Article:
Walking to raise awareness about suicide


Judi Mori lost her nephew in 2014, when he took his own life at age 33.

By Paul E. Kandarian Globe Correspondent 

Judi Mori knows the pain of depression, having battled it herself over the years. She also knows it runs in her family, including in her nephew, Anthony Mori, a musician who committed suicide in 2014 at the age of 33.

She had always tried to get him through the dark patches in his life, she said. And now her help is for others: Mori, 52, a Plymouth resident and pharmacy technician, recently took part in the 19th annual Samaritans 5K Run/Walk for Suicide Prevention in Brighton. She’s done that since 2015.


“Anthony would always call me when he was feeling down and needed to vent,” she said. “He had been at my house the night before he did it, and I knew he was anxious, but things were starting to go his way.”

Mori said someone else she loved committed suicide in 2012. (cq) “But I didn’t know anything about the Samaritans” then, she said. “When Anthony passed two years later, someone sent me a link about the walk, but I couldn’t do it. But a couple of my cousins did.”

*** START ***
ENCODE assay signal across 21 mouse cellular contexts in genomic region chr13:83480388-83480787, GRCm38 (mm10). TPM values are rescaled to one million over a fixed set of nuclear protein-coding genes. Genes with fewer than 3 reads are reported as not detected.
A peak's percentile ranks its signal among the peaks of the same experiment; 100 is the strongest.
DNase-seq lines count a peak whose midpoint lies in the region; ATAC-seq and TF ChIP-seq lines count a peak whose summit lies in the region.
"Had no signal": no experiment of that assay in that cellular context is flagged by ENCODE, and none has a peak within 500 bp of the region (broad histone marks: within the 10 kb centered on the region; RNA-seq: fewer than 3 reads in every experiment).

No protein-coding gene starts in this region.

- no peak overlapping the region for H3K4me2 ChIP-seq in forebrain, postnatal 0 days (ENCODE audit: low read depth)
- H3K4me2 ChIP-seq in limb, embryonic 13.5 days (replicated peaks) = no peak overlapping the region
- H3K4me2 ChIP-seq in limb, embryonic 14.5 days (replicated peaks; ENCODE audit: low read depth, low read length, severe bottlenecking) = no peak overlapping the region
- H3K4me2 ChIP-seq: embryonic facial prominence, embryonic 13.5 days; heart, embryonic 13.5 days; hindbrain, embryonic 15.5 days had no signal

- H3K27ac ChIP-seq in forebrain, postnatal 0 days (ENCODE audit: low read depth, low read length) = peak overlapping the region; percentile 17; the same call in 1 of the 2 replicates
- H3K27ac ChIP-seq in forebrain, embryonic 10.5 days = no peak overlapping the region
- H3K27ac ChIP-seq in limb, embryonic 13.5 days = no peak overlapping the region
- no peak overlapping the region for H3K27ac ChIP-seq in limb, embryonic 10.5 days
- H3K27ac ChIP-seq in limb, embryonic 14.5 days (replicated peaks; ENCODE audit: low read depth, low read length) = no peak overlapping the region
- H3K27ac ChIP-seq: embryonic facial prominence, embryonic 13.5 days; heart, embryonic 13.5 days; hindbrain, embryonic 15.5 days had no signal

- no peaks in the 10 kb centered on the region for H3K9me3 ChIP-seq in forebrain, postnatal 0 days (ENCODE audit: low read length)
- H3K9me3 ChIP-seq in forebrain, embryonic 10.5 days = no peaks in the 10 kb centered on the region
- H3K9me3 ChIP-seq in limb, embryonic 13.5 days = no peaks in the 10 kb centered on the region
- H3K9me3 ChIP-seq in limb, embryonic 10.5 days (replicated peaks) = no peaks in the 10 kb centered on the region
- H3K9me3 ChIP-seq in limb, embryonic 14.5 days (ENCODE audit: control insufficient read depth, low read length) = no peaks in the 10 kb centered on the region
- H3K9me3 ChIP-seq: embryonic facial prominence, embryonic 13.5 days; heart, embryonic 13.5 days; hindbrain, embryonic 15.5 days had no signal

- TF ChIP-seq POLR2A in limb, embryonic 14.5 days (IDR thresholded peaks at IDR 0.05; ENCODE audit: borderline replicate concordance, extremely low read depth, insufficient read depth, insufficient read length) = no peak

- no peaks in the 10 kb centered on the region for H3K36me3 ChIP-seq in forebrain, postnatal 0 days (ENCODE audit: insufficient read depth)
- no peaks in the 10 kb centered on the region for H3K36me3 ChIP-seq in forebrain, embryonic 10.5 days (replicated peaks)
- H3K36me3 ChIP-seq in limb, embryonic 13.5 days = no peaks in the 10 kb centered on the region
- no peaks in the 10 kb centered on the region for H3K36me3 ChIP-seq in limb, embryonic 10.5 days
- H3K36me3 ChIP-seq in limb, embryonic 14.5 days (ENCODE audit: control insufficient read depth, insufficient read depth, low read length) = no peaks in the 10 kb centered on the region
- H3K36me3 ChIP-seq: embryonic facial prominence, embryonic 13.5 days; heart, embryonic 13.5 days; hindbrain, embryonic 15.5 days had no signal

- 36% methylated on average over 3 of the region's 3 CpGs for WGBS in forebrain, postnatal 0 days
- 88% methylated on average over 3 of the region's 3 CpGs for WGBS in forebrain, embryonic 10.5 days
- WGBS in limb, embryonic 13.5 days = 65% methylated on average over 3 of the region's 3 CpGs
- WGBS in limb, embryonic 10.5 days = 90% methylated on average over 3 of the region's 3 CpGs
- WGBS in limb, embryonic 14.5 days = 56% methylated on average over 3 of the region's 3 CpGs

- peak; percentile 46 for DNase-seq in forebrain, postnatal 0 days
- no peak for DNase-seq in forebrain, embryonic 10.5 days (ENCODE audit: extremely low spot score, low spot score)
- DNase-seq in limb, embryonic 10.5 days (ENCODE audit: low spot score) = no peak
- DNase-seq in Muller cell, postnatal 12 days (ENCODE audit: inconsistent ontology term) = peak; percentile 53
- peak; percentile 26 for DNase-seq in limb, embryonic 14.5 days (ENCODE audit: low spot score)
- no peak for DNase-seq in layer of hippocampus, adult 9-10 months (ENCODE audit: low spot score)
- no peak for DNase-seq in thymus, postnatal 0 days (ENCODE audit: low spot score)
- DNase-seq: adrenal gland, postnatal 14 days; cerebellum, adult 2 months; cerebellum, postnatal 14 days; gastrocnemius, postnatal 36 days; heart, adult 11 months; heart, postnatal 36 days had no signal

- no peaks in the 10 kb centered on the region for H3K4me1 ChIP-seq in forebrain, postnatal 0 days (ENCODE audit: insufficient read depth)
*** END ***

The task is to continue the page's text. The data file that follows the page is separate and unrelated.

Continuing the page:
She joined the walk the following year with her team, called Anthony’s Avengers. They’ve raised several thousand dollars through the event, as well as various other fund-raisers, such as a paint party, bake sale, and raffles. They’ve also received donations from Plymouth businesses.

But the most important thing raised, Mori said, is awareness.

“The message is listen, just listen. Let them know you’re there,” she said. “A lot of times people pass off the way they talk as having a bad day. You can’t do that. Listen. Ask questions. Let them know there are resources out there.”


She knew her nephew very well, she said, joking that as he got older they were more like brother and sister than aunt and nephew, but that “I always was sure to let him know I was the aunt.”

As for the Samaritans event, she said “it is just amazing.

“It may sound like a somber day, but it’s uplifting,” she said. “Everyone’s there for the same reason: celebrating our loved ones’ lives and getting the word out, lifting the stigma, and talking about suicide.”

Paul E Kandarian can be reached at